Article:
• Evaluate The Credibility of Complainant/Witnesses

At the preliminary hearing, your attorney has the chance to watch and assess the credibility of the complainant and any witnesses who testify. It is important to observe how a witness will come across to a judge or jury during the trial. Do they seem believable? Are they nervous? Is their story constantly changing? Do they seem entirely truthful? Are they likable? These things are critical for a lawyer to know so that they can appropriately prepare for a trial or other negotiations. 

  • Bail Reductions

If you are in jail at the time of your preliminary hearing, your attorney can make a bail reduction motion at the end of the hearing. Bail motions are often successful if some of the charges get thrown out or reduced. It is also possible that the facts of the case just are not as serious as the police report made them seem, so the judge may be willing to reduce a defendant’s bail, even if no charges are thrown out.

These are just some of the goals for a preliminary hearing. These hearings are important, so it is critical to make sure you choose the right attorney.

 Some Frequently Asked Questions

 Preliminary hearings can be daunting, so we have compiled some of the most common questions we receive about these types of proceedings.

Q: What is the best-case scenario in a preliminary hearing?

A: The best outcome at a preliminary hearing is having all charges dismissed. If the case isn’t dismissed and you are in jail, another great outcome would be having bail reduced so you can go home while the case is ongoing.

Q: What is the worst thing that can happen for a defendant at a preliminary hearing?

A: Generally speaking, the worst-case scenario is that all charges get held for trial. Additionally, the judge can decide to increase bail so that you are less likely to be released. It’s even possible for the judge to revoke or increase bail and take you into custody at the end of the preliminary hearing.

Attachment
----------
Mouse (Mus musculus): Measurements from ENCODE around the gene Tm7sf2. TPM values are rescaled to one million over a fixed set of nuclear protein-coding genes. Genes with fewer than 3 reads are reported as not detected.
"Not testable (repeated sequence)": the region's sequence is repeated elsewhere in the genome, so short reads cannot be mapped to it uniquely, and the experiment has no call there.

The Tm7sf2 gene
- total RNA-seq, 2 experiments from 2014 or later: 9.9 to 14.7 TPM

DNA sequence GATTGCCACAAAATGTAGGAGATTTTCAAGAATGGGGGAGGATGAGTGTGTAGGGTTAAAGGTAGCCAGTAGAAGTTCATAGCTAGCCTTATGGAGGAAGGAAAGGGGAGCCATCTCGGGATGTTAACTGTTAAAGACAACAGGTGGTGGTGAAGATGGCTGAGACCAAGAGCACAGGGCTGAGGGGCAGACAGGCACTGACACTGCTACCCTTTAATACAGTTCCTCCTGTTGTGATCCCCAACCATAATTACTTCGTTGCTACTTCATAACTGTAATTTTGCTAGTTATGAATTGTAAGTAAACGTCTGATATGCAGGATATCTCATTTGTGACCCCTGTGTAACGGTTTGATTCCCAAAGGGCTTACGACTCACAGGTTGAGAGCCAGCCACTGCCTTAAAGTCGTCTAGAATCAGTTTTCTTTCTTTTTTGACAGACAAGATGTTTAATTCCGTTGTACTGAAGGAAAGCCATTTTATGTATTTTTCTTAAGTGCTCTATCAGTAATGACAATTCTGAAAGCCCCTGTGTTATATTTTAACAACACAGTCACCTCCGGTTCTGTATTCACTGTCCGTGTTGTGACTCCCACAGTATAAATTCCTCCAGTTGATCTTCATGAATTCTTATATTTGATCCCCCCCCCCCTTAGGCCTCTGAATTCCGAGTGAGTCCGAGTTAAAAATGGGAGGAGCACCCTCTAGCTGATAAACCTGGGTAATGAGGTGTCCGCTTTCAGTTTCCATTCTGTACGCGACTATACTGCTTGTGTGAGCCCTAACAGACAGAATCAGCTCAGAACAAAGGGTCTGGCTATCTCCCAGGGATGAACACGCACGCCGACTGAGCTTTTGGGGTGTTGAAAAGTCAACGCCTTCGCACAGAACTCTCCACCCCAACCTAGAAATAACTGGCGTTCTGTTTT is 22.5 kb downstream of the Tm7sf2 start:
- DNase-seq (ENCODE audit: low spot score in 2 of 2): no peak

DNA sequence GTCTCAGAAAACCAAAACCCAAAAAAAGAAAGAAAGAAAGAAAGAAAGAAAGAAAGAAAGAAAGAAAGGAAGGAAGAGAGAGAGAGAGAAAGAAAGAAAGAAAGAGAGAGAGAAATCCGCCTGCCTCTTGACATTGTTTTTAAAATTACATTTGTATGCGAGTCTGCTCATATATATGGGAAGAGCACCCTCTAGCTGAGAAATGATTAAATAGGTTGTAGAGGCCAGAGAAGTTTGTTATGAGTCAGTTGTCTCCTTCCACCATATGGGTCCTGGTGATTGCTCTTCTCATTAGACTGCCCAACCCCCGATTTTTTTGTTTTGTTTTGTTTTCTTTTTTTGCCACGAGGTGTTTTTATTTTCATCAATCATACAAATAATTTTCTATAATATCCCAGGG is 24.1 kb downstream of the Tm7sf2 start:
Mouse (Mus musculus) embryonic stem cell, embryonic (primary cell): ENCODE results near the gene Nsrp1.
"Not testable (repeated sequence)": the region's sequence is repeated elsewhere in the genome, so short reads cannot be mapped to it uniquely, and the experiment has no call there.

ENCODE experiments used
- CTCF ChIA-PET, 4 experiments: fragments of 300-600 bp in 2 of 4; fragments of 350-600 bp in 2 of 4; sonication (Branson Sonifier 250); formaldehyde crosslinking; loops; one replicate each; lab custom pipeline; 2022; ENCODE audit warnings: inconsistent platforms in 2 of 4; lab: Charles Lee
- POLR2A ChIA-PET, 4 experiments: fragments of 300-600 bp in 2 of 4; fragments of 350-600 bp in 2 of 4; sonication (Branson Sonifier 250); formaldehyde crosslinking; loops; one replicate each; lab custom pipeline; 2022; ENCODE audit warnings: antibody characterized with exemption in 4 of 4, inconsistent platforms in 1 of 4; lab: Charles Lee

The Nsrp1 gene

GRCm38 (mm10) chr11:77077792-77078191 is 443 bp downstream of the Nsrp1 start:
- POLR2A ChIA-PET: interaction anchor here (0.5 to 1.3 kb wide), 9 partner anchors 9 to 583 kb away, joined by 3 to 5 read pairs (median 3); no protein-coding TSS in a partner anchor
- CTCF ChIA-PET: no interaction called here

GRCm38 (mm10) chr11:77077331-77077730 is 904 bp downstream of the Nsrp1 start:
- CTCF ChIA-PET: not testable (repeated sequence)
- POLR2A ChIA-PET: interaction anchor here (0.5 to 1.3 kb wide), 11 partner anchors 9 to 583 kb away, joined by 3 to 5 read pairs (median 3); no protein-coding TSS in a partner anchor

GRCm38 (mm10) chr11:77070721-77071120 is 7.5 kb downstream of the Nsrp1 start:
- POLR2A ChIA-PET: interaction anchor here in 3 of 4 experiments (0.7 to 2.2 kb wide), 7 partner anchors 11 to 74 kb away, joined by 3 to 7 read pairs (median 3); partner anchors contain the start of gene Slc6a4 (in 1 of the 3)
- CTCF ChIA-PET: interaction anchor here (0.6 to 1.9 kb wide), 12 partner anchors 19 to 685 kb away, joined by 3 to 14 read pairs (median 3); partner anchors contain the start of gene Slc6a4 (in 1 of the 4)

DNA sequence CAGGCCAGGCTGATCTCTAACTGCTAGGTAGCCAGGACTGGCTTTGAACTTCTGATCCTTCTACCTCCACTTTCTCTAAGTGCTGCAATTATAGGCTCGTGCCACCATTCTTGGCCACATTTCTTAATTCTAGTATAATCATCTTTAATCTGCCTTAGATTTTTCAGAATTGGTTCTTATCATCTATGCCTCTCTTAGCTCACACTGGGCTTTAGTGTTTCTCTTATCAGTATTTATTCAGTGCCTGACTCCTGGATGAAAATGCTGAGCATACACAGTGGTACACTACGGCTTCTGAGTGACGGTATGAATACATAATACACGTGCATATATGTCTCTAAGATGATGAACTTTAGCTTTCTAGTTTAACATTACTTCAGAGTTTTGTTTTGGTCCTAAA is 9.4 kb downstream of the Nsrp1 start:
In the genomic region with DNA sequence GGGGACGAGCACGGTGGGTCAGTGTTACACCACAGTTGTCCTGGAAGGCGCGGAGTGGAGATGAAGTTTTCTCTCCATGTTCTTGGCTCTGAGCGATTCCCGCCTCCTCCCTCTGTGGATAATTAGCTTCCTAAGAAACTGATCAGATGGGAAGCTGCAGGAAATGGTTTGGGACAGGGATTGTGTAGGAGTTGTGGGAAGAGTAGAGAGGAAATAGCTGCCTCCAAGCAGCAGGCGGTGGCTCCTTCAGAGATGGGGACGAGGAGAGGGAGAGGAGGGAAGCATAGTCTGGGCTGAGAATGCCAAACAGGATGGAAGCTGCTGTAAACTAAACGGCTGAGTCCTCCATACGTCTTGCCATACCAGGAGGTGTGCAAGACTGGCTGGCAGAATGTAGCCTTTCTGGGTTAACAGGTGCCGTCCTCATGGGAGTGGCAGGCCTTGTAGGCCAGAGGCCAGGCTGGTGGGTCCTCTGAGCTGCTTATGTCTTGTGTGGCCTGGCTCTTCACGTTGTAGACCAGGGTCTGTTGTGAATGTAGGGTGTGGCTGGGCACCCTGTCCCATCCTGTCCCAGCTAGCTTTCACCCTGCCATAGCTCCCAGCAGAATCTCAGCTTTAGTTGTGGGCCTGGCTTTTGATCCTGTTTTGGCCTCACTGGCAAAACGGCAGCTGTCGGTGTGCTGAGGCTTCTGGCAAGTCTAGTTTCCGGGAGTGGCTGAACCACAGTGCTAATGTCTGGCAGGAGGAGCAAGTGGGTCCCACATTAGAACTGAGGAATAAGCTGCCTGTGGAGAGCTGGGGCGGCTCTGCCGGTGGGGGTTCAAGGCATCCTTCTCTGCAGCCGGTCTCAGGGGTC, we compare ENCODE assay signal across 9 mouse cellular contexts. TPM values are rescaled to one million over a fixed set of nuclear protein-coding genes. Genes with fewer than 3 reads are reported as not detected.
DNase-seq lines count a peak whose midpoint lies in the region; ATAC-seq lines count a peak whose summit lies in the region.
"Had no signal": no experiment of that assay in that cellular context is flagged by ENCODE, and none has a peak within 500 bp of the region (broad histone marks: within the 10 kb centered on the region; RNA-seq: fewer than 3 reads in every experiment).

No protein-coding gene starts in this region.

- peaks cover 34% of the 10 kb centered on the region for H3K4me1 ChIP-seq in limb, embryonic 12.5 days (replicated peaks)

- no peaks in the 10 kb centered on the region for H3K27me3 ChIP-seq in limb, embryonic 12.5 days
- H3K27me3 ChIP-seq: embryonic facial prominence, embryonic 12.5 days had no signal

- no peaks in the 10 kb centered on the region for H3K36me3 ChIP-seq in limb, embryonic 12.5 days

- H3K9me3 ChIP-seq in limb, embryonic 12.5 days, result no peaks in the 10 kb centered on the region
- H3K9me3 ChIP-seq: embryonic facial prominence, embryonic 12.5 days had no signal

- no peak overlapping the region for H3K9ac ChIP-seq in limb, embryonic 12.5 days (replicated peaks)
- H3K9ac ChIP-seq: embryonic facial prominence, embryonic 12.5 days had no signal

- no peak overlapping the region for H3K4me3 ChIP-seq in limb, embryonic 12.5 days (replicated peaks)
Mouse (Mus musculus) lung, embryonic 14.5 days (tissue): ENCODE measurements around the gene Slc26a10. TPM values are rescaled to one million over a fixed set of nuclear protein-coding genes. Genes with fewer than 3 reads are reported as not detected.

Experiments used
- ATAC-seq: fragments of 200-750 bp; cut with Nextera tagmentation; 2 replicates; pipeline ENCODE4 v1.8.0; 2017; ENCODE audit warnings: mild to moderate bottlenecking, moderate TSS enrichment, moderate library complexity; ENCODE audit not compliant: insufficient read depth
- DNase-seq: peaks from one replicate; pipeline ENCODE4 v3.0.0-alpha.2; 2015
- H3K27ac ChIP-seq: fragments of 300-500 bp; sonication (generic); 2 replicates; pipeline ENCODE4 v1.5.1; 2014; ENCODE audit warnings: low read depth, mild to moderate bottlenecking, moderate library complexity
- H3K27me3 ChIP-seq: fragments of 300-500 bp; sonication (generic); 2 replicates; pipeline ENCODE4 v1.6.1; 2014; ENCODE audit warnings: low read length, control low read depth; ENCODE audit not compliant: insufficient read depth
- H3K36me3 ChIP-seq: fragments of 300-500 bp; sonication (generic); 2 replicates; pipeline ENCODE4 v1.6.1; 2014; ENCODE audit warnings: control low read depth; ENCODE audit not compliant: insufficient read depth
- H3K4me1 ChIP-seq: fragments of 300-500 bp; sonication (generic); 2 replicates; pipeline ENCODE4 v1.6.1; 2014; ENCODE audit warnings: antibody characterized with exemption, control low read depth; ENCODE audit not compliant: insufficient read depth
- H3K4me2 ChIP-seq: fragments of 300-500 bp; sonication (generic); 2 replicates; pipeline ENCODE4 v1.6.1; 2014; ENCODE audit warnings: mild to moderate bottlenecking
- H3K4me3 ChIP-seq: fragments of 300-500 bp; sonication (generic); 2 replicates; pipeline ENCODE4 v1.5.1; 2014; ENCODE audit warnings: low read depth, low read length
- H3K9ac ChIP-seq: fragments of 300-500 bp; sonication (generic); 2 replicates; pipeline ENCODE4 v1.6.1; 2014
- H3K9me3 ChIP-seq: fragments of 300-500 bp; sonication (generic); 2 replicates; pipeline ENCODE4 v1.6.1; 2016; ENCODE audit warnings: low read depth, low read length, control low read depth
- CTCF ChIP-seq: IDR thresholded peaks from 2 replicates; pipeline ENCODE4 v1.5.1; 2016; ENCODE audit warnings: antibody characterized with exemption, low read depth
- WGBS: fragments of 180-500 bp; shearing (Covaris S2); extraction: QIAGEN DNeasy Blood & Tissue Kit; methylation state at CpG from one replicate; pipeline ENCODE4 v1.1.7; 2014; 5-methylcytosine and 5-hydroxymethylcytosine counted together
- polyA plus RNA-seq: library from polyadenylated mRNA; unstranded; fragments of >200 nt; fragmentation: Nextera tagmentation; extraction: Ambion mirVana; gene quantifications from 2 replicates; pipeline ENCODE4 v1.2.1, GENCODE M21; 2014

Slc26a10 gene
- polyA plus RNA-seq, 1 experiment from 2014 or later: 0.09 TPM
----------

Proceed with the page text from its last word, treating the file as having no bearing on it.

Q: Do I have to testify at the preliminary hearing?

A: Typically, you will not testify. It is very rare that anything positive could come from a defendant testifying at this hearing, so it is usually best to avoid it. Everything you testify to would be on the record, so it locks in all of your testimony for the trial, allowing the prosecutor to learn more about your defense strategy, which is not helpful at all for you.

Q: Can the judge find you guilty at the preliminary hearing?

A: No. The only determination that the judge can make at the hearing is whether there is enough evidence to have a trial. There are no findings of innocence or guilt at this stage.

Contact James H. Bonner and Get the Representation You Deserve

Those charged with criminal offenses in Pennsylvania need an experienced, dedicated criminal defense attorney.  Accordingly, we invite you to call James H. Bonner, Esq. While the majority of criminal cases are resolved through plea agreements, James H. Bonner is never afraid to take any case to trial. He has tried dozens of jury trials, and he will always fight for you from start to finish.

If you are being investigated by the police or concerned about possible criminal charges, we can help. James H. Bonner has successfully defended hundreds of clients against all types of criminal charges. For knowledge, experience, commitment, natural talent, and superb preparation, call attorney James H. Bonner today at 610-450-4555 or fill out the contact form to schedule a consultation today.